Daniel Monzón goes to the quinqui cinema with Javier Cercas

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The filmmaker finalizes the montage of ‘The laws of the border’, which adapts the novel of the same name about a time that is “essentially vital and rebellious”


Daniel Monzón (Palma, 52 years old) laughs out loud, as if it were a flood. And it happens even when he tells how the pandemic and the spring confinement also affected his new film, The Laws of the Border, an adaptation of the novel by Javier Cercas. “We were about to shoot. I decided to fine-tune with the locations and asked the kids to wear hair, to watch movies of the time and to communicate with each other. When we got to the shoot, they were going with their own hair and turned into a gang, “he recalls. Locked up in a editing room in Madrid next to Mapa Pastor, where he is finishing this production phase of his film, Monzón admits to a group of journalists that he wants to recover an “essentially vital and rebellious time, rebuilding the past from a current perspective, because today the same wishes have returned. It is not a movie only for those who remember what that was, but for everyone who ever felt something similar. After all, the emotional drives are the same for those kids and for the current ones: screaming, running, dancing, fucking ”.

The director of El corazón del guerrero, Cell 211 or El Niño teaches a sequence in which the protagonist, Nacho, gives his first pull. And in that gesture and that career, in that entrance to crime emotionally and sentimentally hooked on Zarco and Tere, who close the main triangle, you can see the transformation of a kid who wants to be respected in a new world, the quinqui world, in the summer of 1978. Because the novel is not only about that, but Monzón and the screenwriter Jorge Guerricaechevarría have focused on that part, a time that the filmmaker also remembers, like yet another of the kids who lived in neighborhoods that adjoined wastelands: “I grew up at the end of the city. My family was middle class and, from the window, I looked with fascination and fear at that territory and those people. Logical: you live in a convention and you see someone who breaks those rules ”. And so he falls into the quinqui cinema, in which he entered for the least quinqui of all those films: Quickly, Quickly, by Carlos Saura. “There are echoes even in politics, because today times of oppression are being lived again, and we look at that arcadian, in times when the A side of the Transition was the celebration and hope of freedom, and the B side it was suffered by all the people who crowded together in the suburbs of the big cities, and whose young people, the quinquis, wanted to enjoy the same party. And for this, they concluded that if they did not give it to them, they would take it themselves by the hand ”, says the filmmaker, who lists the films of José Antonio de la Loma and Eloy de Iglesia.

The cinema of Monzón, whatever the genre it was shot, has always been structured by an emotional story. “At least I’ve always tried. Here is a love story, and it is romantic in every sense of the word, because there is a sentimental triangle and because it reflects those times with legendary outlaws, those quinquis who sought freedom in the speed that a seat 1430 gave them. And also because both the novel and the film are born from the memory of the protagonist about that summer that he lived intensely ”, he summarizes. “Also, I enjoy that there is a powerful framework in the background.” Along with more professional actors such as Marcos Ruiz (Nacho, el Gafitas), Chechu Salgado (el Zarco) and Tere (Begoña Vargas, huge in Malasaña 32), the team has looked for some of the interpreters who embody Chino, el Piernas, el Flaco, el Gordo, el Guille or el Dracula in the filming locations of Catalonia (the original novel takes place in Girona). “I wanted to preserve that freshness of the eighties movies that featured people from the street. Before the pandemic, I joined them in Madrid, and three of them, who came from Terrassa, when they got off the AVE in Atocha were detained by the police who did not believe they were coming for a casting with Monzón. Just because of his looks: the casting directors had nailed him ”. And of the novel he confesses that he does not remember who gave it to him, although he does “of the brutal sensation caused by his reading of personal connection.” He felt that he “had to bring her to the screen.”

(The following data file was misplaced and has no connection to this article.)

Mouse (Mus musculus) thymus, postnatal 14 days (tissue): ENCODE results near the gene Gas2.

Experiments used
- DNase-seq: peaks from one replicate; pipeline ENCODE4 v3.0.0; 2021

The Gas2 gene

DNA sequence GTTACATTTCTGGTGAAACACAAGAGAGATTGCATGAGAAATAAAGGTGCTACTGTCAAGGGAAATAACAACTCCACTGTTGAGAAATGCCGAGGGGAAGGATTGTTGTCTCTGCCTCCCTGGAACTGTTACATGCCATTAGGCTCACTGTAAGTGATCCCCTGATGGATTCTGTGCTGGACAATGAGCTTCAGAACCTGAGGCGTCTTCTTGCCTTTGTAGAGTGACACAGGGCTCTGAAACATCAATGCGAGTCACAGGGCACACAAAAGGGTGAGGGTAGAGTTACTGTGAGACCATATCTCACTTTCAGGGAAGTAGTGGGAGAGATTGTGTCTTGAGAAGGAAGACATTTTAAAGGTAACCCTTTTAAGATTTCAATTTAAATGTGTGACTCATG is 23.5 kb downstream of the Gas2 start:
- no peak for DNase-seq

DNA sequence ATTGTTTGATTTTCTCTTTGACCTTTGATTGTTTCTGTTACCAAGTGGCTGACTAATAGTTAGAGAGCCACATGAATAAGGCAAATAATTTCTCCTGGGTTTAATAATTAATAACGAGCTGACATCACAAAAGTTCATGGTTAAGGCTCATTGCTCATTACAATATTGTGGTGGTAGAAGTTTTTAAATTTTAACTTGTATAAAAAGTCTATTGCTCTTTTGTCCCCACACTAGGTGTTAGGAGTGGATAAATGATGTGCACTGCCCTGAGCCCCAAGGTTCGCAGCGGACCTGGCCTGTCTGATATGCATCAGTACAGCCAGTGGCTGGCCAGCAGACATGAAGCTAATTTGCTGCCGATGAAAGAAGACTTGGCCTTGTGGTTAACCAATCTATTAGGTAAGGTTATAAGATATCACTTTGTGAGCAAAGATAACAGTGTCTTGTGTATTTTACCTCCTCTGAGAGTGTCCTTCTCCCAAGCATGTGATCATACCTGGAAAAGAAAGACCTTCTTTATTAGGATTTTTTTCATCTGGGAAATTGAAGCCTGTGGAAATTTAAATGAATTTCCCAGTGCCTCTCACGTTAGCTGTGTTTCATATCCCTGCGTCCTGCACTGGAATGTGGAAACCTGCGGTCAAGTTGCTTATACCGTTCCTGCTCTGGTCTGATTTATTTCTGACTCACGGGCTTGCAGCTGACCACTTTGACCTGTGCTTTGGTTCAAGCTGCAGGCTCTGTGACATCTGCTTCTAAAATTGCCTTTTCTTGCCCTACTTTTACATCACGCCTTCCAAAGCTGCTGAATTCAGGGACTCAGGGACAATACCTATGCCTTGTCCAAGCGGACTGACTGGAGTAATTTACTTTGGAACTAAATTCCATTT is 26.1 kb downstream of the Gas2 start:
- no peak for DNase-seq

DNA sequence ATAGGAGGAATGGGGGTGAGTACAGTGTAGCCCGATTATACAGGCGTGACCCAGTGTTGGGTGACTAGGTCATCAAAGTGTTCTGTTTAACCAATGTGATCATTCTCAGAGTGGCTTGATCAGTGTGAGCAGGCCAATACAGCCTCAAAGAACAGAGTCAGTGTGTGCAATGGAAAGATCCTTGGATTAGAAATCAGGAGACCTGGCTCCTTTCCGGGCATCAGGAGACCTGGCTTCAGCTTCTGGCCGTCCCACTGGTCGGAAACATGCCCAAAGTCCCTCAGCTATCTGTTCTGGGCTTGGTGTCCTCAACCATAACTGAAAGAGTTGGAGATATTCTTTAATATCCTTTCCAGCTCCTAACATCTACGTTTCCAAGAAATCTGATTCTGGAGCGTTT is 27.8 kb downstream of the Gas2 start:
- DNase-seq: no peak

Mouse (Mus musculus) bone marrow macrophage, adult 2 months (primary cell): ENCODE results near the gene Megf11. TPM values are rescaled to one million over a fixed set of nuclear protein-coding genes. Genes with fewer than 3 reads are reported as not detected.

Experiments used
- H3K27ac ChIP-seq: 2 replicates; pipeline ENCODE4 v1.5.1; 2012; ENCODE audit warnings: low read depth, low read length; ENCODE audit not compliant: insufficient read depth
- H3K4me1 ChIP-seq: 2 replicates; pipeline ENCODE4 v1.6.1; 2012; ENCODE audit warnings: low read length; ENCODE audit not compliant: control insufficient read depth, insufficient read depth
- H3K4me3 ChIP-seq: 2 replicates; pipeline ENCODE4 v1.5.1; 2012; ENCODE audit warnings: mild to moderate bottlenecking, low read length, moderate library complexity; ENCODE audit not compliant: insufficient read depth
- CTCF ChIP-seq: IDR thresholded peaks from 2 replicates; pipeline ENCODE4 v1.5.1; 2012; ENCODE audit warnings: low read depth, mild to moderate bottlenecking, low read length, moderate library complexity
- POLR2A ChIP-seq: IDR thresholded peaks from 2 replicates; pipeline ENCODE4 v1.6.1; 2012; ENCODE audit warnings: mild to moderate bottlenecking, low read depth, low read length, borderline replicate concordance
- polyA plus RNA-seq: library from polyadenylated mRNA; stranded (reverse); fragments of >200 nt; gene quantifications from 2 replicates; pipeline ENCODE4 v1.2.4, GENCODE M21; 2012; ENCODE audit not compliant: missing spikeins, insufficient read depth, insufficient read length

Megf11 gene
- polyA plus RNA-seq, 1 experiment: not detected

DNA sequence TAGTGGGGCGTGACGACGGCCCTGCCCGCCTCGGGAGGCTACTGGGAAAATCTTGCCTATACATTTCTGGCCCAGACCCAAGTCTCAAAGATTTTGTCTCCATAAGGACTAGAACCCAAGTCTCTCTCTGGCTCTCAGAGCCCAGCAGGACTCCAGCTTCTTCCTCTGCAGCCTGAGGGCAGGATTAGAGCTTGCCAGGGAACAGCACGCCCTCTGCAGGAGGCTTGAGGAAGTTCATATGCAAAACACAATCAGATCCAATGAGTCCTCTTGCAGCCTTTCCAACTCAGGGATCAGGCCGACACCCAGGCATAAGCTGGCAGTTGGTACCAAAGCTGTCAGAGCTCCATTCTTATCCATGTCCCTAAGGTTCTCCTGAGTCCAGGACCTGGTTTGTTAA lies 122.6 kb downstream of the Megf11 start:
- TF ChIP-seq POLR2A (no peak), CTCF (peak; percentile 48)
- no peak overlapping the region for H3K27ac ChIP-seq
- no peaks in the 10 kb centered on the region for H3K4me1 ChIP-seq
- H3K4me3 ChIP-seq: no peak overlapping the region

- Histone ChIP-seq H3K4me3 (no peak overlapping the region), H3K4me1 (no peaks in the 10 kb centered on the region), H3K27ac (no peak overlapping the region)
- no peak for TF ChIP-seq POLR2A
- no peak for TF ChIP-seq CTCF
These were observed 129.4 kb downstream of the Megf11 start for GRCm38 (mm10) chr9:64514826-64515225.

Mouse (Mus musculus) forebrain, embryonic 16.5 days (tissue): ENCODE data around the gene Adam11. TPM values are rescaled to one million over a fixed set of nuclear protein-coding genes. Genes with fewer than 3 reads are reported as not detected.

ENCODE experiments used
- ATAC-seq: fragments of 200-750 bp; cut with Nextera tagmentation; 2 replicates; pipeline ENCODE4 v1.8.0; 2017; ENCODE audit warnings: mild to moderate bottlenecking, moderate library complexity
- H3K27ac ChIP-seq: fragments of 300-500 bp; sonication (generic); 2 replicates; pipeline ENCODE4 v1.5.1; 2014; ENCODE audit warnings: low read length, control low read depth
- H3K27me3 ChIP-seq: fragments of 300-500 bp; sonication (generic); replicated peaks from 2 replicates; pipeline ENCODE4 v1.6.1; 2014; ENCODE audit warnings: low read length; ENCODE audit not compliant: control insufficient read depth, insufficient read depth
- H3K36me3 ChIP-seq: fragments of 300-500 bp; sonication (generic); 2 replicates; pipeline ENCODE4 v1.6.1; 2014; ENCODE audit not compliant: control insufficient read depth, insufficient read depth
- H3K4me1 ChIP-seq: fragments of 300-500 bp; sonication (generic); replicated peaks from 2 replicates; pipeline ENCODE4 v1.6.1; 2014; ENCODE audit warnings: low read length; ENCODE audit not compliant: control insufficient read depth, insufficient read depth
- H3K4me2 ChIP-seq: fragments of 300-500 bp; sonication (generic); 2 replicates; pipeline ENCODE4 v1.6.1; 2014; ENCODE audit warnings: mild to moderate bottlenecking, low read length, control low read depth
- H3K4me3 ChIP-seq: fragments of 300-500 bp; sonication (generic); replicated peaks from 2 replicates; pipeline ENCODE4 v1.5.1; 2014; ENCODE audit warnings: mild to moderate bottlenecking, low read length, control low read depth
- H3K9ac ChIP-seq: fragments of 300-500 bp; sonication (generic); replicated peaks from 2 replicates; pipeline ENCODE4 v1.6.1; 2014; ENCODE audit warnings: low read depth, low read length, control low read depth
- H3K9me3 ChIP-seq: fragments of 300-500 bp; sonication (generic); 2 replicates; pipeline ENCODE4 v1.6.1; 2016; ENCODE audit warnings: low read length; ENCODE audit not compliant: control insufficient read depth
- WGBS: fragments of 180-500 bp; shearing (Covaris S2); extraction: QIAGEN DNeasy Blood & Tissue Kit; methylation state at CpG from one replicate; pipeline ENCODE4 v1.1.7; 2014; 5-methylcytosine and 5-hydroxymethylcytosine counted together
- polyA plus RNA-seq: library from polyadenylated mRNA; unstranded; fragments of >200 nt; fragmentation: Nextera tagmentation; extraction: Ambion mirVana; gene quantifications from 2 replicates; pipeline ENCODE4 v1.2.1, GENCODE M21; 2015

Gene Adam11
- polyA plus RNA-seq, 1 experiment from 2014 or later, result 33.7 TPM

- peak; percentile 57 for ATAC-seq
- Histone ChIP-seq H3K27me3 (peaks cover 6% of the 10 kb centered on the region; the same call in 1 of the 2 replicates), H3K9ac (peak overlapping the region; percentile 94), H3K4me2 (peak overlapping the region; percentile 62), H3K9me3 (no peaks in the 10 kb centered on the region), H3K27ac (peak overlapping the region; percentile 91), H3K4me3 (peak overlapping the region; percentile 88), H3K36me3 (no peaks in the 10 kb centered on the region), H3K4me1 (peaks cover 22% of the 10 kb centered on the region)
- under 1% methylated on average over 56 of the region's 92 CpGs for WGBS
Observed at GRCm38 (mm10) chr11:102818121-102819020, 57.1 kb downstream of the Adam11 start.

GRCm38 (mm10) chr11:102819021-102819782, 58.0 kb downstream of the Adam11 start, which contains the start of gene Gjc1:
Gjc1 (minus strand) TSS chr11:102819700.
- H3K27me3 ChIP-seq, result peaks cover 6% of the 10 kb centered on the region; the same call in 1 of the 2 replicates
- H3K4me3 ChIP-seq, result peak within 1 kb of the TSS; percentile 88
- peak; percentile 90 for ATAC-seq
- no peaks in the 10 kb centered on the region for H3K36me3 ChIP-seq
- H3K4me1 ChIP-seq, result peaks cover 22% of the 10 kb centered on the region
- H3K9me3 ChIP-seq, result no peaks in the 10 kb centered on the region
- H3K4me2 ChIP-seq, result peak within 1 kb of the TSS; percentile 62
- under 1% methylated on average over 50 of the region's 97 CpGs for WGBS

The border laws were shot from the end of August to the beginning of November, subject to all anticovid protocols. A teaser with images of the first 11 days of filming has already been shown at the San Sebastián festival. Now Monzón teaches more, like the brutes in a chase sequence through narrow streets and stolen cars … because there is no quinqui movie without cars or speed. Not even in a more stylized quinqui cinema like Hasta el cielo, by Daniel Calparsoro. “In 1978 I was 10 years old, so I came to the Quinqui cinema later. I very much remember Stray Dogs ”. From that wave, Monzón has inherited his usual director of photography, Carles Gusi, who was already responsible for that work in Yo, El Vaquilla.

There are more echoes of quinqui in today’s society, although Monzón acknowledges that “both those neighborhoods and their desire for freedom have been raided, crushed by the authorities”, and that the heroine “struck down its people.” For him it is clear: “The current urban culture [and the new quinqui cinema] drink from those roots. I think of Rosalía, in C. Tangana. It is the quinqui rebel spirit, and you can see that in the clothes and in the music. In its soundtrack, in addition to the classics, Monzón bets on a current Sevillian group, Derby Motoreta’s Burrito Kachimba, which with only three years of life already leads the new wave of what, they themselves define it, the kinkidelia.